What are 'Level 3 Assets'

Level 3 assets are assets whose fair value cannot be determined by using observable measures, such as market prices or models. Level 3 assets are typically very illiquid, and fair values can only be calculated using estimates or risk-adjusted value ranges. In addition to Level 1 and Level 2 assets (both of which have more accurate fair values), Level 3 assets must be reported on by all publicly traded companies as of 2008.

BREAKING DOWN 'Level 3 Assets'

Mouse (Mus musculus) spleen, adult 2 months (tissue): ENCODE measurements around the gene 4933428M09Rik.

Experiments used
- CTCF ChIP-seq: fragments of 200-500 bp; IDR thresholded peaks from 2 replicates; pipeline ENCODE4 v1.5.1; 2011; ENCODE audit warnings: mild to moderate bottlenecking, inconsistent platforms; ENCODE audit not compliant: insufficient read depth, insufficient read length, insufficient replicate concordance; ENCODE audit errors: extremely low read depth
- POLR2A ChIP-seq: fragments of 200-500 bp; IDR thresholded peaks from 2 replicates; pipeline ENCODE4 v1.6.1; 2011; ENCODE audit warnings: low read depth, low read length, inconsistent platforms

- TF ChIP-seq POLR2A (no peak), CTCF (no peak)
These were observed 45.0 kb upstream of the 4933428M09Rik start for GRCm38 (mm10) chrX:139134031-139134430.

This classification system came about as a result of FASB Statement 157, which aims to bring clarity to the balance sheet assets of corporations. Even though they are hard to value, Level 3 assets are held at large investment shops and commercial banks by the billions.

These assets received heavy scrutiny during the credit crunch of 2007, as many Level 3 assets consist of mortgage-backed securities (which suffered massive defaults and write-downs in value). The firms that owned them were often not adjusting asset values downward even though credit markets had dried up in the market for asset-backed securities, and all signs pointed to a decrease in fair value.

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